A.H. Sayce, Lectures on the Origin and Growth of Religion as Illustrated by the Religion of the Ancient Babylonians, 5th ed., London, 1898, pp. 45-7.

Commonalities Between Sargon and Moses

” … I will conclude this Lecture with a few illustrations of the extent to which the study of Babylonian religion may be expected to throw light on the earlier portions of Scripture. We have already noticed the curious parallelism which exists between the legend of Sargon’s exposure in an ark of bulrushes and the similar exposure of the great Israelitish leader Moses on the waters of the Nile.

The parallelism exists even further than this common account of their infancy. Sargon of Accad was emphatically the founder of Semitic supremacy in Babylonia; he was the great lawgiver of Babylonian legend; and to him was assigned the compilation of those works on astrology and augury from which the wise men of the Chaldeans subsequently derived their lore.

Moses was equally the legislator of the Israelites and the successful vindicator of Semitic independence from the exactions of Egyptian tyranny, and future generations quoted the books of the Hebrew law under his name.

As we have seen, Sargon was a historical personage, and popular tradition merely treated him as it has treated other heroes of the past, by attaching to him the myths and legends that had once been told of the gods.

Now the name of the great Hebrew legislator has long been a puzzle and a subject of dispute. In the Hebrew Old Testament it is connected with the Hebrew verb mashâh, “to draw out,” not, indeed, in the sense that Moses was he who had been drawn out of the water, for this would not be grammatically permissible, though Pharaoh’s daughter puns upon the idea (Exod. ii. 10), but in the sense of a leader who had drawn his people out of the house of bondage and led them through the waves of the sea.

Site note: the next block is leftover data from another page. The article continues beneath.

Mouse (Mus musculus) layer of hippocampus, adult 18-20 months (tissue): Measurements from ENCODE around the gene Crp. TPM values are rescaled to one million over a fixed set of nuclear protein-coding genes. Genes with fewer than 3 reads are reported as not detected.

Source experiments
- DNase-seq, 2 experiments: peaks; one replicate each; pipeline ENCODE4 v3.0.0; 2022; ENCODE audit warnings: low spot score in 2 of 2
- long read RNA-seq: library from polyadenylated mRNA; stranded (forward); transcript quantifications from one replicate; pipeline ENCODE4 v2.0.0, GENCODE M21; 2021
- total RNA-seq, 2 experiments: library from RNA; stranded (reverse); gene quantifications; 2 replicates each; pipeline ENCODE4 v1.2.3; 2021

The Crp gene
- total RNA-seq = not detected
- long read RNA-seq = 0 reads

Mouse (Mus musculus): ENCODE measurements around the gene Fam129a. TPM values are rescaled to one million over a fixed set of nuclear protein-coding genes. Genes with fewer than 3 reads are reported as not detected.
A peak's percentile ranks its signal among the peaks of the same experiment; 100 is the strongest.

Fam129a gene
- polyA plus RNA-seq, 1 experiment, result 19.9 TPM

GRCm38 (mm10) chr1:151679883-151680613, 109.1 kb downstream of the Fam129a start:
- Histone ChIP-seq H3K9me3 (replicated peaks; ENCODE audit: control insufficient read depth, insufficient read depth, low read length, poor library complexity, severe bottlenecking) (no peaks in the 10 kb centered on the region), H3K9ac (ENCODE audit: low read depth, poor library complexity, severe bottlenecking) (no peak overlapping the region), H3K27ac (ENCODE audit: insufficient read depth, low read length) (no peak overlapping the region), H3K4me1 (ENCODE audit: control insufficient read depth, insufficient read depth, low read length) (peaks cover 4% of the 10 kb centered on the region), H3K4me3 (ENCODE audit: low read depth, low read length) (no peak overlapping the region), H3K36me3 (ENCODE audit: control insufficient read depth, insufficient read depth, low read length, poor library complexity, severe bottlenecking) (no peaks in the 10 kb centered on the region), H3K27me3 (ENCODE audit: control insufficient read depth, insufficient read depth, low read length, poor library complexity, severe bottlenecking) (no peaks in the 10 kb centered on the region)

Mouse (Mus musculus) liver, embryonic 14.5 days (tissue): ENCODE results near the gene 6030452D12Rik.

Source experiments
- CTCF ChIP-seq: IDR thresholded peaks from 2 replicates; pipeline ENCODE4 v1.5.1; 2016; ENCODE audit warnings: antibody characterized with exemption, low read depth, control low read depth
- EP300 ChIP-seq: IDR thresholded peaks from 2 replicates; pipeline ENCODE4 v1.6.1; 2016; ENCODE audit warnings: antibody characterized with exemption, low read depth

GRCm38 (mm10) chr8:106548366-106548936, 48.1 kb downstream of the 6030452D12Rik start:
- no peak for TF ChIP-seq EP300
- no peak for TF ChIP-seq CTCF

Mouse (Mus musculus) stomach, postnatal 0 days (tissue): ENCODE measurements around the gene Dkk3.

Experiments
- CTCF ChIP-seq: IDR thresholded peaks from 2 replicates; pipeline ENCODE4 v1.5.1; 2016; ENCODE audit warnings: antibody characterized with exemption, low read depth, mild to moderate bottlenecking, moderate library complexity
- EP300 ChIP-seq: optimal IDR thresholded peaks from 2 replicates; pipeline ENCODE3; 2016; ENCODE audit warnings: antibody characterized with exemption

The translators of the Septuagint, on the other hand, living as they did in Egypt, endeavoured to give the word an Egyptian form and an Egyptian etymology. With them the name is always Μωυσης, which Josephos tells us is derived from the Egyptian words , “water,” and usês, “saved from the water.”

But this etymology, apart from other imperfections, depends upon the change the translators of the Septuagint have themselves made in the pronunciation of the name.

Modern Egyptian scholars, equally willing to find for it an Egyptian derivation, have had recourse to the Egyptian messu or mes, “a son.” This word, it is true, when occurring in proper names is usually combined with the name of a deity; Rameses, for example, the Sesostris of the Greeks, being written in the hieroglyphics Ra-messu, “Lord of the Sun-god.”

But it is conceivable that we might occasionally meet with it alone, and it is also conceivable, though not very probable, that the daughter of the Egyptian king would assign to her adopted child the simple name of “son.”

It is much less conceivable that such an Egyptian name would be that by which a national hero would be afterwards known to his Semitic countrymen. It is difficult to believe that the founder of the Israelitish people would have borne a title which the Israelites did not understand, and which could remind them only of that hated Egyptian land wherein they had been slaves.”

A.H. Sayce, Lectures on the Origin and Growth of Religion as Illustrated by the Religion of the Ancient Babylonians, 5th ed., London, 1898, pp. 43-5.